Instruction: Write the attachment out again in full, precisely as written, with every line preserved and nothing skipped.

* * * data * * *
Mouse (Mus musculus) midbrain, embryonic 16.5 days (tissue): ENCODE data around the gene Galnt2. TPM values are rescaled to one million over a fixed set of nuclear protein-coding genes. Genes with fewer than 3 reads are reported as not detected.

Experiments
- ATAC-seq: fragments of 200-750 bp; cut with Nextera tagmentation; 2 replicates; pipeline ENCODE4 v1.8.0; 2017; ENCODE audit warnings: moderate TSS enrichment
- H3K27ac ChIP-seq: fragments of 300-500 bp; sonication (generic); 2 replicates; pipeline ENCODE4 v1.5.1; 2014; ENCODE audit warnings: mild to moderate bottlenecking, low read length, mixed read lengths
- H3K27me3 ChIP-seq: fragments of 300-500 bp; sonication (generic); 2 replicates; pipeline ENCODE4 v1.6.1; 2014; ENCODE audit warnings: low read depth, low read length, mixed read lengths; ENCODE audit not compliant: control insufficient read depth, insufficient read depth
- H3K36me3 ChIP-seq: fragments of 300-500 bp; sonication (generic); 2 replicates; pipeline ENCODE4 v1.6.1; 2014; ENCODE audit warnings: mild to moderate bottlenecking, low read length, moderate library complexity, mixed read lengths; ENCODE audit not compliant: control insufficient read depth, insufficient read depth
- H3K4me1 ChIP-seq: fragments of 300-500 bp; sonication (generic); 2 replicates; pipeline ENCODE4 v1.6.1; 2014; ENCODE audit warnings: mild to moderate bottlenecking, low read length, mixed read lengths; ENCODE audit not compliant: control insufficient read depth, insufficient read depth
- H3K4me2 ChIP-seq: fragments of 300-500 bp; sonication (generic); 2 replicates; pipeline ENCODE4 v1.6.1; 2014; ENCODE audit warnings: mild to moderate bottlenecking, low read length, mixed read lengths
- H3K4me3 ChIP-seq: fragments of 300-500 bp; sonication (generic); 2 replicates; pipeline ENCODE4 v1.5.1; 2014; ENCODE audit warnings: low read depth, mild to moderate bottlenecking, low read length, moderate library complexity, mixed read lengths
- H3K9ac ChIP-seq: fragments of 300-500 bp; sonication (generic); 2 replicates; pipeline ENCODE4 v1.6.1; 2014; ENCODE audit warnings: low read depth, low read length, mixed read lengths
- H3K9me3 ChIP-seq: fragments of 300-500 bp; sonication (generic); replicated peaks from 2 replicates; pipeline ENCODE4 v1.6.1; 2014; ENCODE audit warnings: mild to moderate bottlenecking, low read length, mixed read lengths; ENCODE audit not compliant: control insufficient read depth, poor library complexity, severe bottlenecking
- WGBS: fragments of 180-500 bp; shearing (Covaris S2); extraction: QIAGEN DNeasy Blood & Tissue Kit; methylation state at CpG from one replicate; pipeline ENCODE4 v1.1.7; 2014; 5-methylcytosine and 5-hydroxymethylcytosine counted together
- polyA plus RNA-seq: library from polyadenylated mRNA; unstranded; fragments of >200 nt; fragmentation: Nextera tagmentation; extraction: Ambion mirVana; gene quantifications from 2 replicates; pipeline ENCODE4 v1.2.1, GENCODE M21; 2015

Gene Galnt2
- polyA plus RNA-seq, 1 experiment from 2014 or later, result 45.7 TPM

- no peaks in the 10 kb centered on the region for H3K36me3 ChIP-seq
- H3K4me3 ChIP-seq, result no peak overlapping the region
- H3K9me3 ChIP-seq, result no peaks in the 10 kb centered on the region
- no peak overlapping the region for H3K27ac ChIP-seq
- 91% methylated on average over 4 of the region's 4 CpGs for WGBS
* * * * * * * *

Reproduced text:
Mouse (Mus musculus) midbrain, embryonic 16.5 days (tissue): ENCODE data around the gene Galnt2. TPM values are rescaled to one million over a fixed set of nuclear protein-coding genes. Genes with fewer than 3 reads are reported as not detected.

Experiments
- ATAC-seq: fragments of 200-750 bp; cut with Nextera tagmentation; 2 replicates; pipeline ENCODE4 v1.8.0; 2017; ENCODE audit warnings: moderate TSS enrichment
- H3K27ac ChIP-seq: fragments of 300-500 bp; sonication (generic); 2 replicates; pipeline ENCODE4 v1.5.1; 2014; ENCODE audit warnings: mild to moderate bottlenecking, low read length, mixed read lengths
- H3K27me3 ChIP-seq: fragments of 300-500 bp; sonication (generic); 2 replicates; pipeline ENCODE4 v1.6.1; 2014; ENCODE audit warnings: low read depth, low read length, mixed read lengths; ENCODE audit not compliant: control insufficient read depth, insufficient read depth
- H3K36me3 ChIP-seq: fragments of 300-500 bp; sonication (generic); 2 replicates; pipeline ENCODE4 v1.6.1; 2014; ENCODE audit warnings: mild to moderate bottlenecking, low read length, moderate library complexity, mixed read lengths; ENCODE audit not compliant: control insufficient read depth, insufficient read depth
- H3K4me1 ChIP-seq: fragments of 300-500 bp; sonication (generic); 2 replicates; pipeline ENCODE4 v1.6.1; 2014; ENCODE audit warnings: mild to moderate bottlenecking, low read length, mixed read lengths; ENCODE audit not compliant: control insufficient read depth, insufficient read depth
- H3K4me2 ChIP-seq: fragments of 300-500 bp; sonication (generic); 2 replicates; pipeline ENCODE4 v1.6.1; 2014; ENCODE audit warnings: mild to moderate bottlenecking, low read length, mixed read lengths
- H3K4me3 ChIP-seq: fragments of 300-500 bp; sonication (generic); 2 replicates; pipeline ENCODE4 v1.5.1; 2014; ENCODE audit warnings: low read depth, mild to moderate bottlenecking, low read length, moderate library complexity, mixed read lengths
- H3K9ac ChIP-seq: fragments of 300-500 bp; sonication (generic); 2 replicates; pipeline ENCODE4 v1.6.1; 2014; ENCODE audit warnings: low read depth, low read length, mixed read lengths
- H3K9me3 ChIP-seq: fragments of 300-500 bp; sonication (generic); replicated peaks from 2 replicates; pipeline ENCODE4 v1.6.1; 2014; ENCODE audit warnings: mild to moderate bottlenecking, low read length, mixed read lengths; ENCODE audit not compliant: control insufficient read depth, poor library complexity, severe bottlenecking
- WGBS: fragments of 180-500 bp; shearing (Covaris S2); extraction: QIAGEN DNeasy Blood & Tissue Kit; methylation state at CpG from one replicate; pipeline ENCODE4 v1.1.7; 2014; 5-methylcytosine and 5-hydroxymethylcytosine counted together
- polyA plus RNA-seq: library from polyadenylated mRNA; unstranded; fragments of >200 nt; fragmentation: Nextera tagmentation; extraction: Ambion mirVana; gene quantifications from 2 replicates; pipeline ENCODE4 v1.2.1, GENCODE M21; 2015

Gene Galnt2
- polyA plus RNA-seq, 1 experiment from 2014 or later, result 45.7 TPM

- no peaks in the 10 kb centered on the region for H3K36me3 ChIP-seq
- H3K4me3 ChIP-seq, result no peak overlapping the region
- H3K9me3 ChIP-seq, result no peaks in the 10 kb centered on the region
- no peak overlapping the region for H3K27ac ChIP-seq
- 91% methylated on average over 4 of the region's 4 CpGs for WGBS